What Is Additive Layer Manufacturing?

Alex Newth

Additive layer manufacturing is a type of manufacturing that adds elements to a substrate, rather than subtracting them. Subtractive manufacturing is more common than additive layer manufacturing, but both can adequately make products. There are many additive methods, such as processing the substrate with a laser or using an industrial three-dimensional (3D) printer to make products from powder. The benefits to using additive manufacturing include making less waste and increasing the ease of creating custom parts.

There are different ways that the additive manufacturing process is carried out, and an increasingly popular method is 3D printing.
There are different ways that the additive manufacturing process is carried out, and an increasingly popular method is 3D printing.

Subtractive manufacturing is the most common type of manufacturing, and it also is the opposite of additive layer manufacturing. With subtractive manufacturing, a substrate such as metal or wood is used. Tooling machines drill, cut and work into the substrate, subtracting from the overall material until the product’s shape manifests. This type of manufacturing is traditional and stable, which is why it tends to be more common, but it may leave a mess of unusable waste material.

With additive layer manufacturing, material is added to the substrate instead of being removed. This usually is done layer by layer, with a small amount of the substrate added each time until the entire product is built. While this may seem slower, the additive process usually is about the same speed, and sometimes faster, than subtractive. As of 2011, this manufacturing is not used as often because the technology is not stable enough for all products and substrates.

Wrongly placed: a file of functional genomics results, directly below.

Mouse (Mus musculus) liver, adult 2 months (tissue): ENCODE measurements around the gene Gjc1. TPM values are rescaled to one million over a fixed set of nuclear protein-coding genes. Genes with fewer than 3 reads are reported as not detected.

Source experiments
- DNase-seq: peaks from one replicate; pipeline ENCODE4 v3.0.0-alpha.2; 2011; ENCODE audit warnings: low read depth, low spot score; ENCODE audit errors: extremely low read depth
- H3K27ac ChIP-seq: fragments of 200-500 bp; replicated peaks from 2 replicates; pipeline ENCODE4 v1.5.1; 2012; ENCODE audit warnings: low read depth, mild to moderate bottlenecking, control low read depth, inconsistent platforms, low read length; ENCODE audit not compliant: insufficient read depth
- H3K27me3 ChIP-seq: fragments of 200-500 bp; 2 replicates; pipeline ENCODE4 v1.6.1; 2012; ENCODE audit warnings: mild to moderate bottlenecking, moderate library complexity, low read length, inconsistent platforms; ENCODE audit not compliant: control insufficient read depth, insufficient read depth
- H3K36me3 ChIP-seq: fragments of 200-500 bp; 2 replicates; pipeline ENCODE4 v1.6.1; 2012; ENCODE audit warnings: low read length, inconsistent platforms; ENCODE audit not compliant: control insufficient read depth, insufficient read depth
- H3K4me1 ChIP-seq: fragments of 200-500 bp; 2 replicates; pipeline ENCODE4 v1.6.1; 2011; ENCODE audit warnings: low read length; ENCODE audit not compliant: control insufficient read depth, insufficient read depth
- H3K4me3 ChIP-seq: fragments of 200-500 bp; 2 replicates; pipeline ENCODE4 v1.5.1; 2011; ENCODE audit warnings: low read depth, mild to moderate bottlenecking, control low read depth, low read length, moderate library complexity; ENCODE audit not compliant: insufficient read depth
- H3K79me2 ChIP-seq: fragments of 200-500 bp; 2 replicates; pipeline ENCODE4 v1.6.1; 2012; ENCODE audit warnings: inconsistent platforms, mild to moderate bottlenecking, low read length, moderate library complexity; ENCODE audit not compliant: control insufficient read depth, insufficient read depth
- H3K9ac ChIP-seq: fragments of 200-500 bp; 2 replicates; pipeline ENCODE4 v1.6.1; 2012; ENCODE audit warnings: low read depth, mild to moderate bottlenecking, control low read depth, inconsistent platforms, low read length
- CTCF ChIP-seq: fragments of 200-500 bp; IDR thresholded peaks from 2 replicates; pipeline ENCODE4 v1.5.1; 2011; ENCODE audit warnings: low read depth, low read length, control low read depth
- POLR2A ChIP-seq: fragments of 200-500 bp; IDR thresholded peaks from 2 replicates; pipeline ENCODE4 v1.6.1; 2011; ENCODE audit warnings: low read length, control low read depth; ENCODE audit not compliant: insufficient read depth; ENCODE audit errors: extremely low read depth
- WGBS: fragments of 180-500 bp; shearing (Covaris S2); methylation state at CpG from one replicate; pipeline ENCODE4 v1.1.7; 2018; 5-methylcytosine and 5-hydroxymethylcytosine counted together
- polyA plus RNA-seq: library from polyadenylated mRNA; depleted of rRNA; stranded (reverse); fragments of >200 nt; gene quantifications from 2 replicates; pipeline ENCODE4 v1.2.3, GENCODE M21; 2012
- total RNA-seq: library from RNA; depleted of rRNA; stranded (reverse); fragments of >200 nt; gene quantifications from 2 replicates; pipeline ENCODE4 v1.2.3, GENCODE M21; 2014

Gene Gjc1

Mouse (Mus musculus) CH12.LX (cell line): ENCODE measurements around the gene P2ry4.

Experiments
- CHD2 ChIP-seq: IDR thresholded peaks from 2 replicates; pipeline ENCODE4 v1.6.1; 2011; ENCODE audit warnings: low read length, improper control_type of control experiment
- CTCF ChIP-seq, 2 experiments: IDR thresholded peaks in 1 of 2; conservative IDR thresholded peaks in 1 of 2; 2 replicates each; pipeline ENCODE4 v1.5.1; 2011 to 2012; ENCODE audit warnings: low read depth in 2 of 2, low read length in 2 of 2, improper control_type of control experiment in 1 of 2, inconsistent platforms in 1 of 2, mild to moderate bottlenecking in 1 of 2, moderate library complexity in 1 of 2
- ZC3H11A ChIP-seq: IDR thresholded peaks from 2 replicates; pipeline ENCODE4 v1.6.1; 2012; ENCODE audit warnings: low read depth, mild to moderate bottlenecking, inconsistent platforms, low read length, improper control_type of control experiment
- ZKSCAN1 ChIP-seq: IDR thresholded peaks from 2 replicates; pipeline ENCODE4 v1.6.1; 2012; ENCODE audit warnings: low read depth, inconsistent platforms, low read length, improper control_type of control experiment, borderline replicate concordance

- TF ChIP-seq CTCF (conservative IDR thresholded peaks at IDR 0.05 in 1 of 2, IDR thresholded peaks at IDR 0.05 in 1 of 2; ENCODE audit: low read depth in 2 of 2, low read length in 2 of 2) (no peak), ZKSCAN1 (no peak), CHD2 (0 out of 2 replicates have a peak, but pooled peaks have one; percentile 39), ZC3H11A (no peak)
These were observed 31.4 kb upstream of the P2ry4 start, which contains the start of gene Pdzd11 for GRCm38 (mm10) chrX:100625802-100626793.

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Creating a product through additive layer manufacturing can be done in many ways. With 3D printing, powder is clumped together with great force. A computer 3D model is used as the product’s master mold, and the printer clumps the powder together, layer by layer, until the 3D model is printed. Another typical technique is through laser manufacturing. The laser hits part of the substrate, usually metal, and melts it so more metal can be added to the substrate until the product is formed.

While additive layer manufacturing is not used as often, there are many benefits to this manufacturing process. With subtractive manufacturing, the material that is removed from the main product may be melted down and reused if it is plastic or metal, but many other materials may be wasted. Additive manufacturing does not remove material, so less material often is needed overall. Products also may be simpler to customize, especially with methods such as 3D printing, in which the master mold can be easily changed for any need.

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